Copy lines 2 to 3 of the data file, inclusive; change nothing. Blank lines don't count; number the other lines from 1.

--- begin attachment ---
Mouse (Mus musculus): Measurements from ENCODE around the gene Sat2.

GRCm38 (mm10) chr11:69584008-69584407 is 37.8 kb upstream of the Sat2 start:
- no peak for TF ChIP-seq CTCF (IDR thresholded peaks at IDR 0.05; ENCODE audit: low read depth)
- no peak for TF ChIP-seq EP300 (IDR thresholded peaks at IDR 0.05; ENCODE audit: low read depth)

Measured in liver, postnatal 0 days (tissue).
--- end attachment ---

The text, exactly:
GRCm38 (mm10) chr11:69584008-69584407 is 37.8 kb upstream of the Sat2 start:
- no peak for TF ChIP-seq CTCF (IDR thresholded peaks at IDR 0.05; ENCODE audit: low read depth)